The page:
Co-ordinating Services for Children and Youth at Risk

Co-ordinating Services for Children and Youth at Risk

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Centre for Educational Research and Innovation

English
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Author(s):
OECD
17 July 1998
Pages:
436
ISBN:
9789264163195 (PDF) ;9789264160385(print)
http://dx.doi.org/10.1787/9789264163195-en

Hide / Show Abstract

Some 15 to 30 per cent of our children and youth are at risk of failing in school where learning and behaviour problems touch ever younger children. In many countries with very different political and cultural backgrounds, these challenges are being met by increasing the co-ordination of education, health and social services, a process often galvanised by a broader involvement, extending to business and senior citizens. This is more than merely tinkering with statutory systems of service provision. Current services are mismatched; our vision of the family and its needs is changing along with the balance between prevention and remediation, and the ways that professionals work together. This book provides the detailed stories of how this process has developed in seven OECD countries: Australia, Canada, Finland, Germany, the Netherlands, Portugal, and the United States. It looks at system change from the points of view of policy-makers, managers, practitioners and service users. It provides information on the background to the changes, highlighting what was provided to help the changes happen and investigating the process of change and the outcomes of the reforms. The scope of the work is broad: it covers pre-school, school age and transition to work.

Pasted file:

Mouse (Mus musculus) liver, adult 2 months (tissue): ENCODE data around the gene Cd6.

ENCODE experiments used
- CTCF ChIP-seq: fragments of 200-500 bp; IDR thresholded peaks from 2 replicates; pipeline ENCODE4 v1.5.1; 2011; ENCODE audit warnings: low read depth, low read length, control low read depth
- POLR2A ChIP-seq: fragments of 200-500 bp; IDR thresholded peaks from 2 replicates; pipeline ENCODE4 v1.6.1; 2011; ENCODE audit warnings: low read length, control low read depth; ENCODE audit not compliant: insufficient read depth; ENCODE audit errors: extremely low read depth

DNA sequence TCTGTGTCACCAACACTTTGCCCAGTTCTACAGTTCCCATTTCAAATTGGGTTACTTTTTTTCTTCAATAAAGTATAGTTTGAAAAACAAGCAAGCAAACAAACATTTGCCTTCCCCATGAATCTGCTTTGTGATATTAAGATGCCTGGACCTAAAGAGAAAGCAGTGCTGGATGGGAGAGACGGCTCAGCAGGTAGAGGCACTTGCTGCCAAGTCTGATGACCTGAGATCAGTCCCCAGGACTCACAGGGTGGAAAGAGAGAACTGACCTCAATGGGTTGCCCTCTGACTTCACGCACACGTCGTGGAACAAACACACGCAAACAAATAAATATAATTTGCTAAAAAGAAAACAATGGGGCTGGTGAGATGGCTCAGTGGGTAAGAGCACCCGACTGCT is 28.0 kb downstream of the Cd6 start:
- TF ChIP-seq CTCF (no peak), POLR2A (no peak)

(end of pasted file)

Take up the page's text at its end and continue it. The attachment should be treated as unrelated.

Also available in French
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Table of Contents

Part 1: Case Studies Carried Out by the OECD Secretariat
1. Australia
-Victoria: Cohesion and Conflict in Federal, State, and Local Level Efforts to Integrate Services
-South Australia: A Leader in Building Effective Structures for Services Integration
-New South Wales: How Integrated Services Can Be Used to Address Broad Ranging Problems from Bad Behaviour to Violent Crime
2. Canada
-Saskatchewan: United Efforts to Integrate Services from the Top-Down and Bottom-Up
-Alberta: Radical Change Towards Services Intgration
-Ontario: Integrating Services in Canada's Wealthiest Province
-New Brunswick: Working "Smarter" through Integration
3. Finland
-A "Safety Net" Approach to Integrated Services Provision
4. Germany
-The Human Services Underpinning of Europe's Economic Giant
5. Portugal
-
Integrating Services in the Context of Socio-Economic Change
6. The United States
-Missouri: Integrating Services through Public-Private Sector Partnership
-New York City: Coordinating Services in a Multi-Ethnic Metropolis
-California: Moving Towards Integration in America's "Honeypot" State
Part II. Case Studies Carried Out by Finland and the Netherlands
7. Finland
-Experimental Efforts to Integrate Human Services
8. The Netherlands
-The Quest for Economy, Efficiency, and Effectiveness

 
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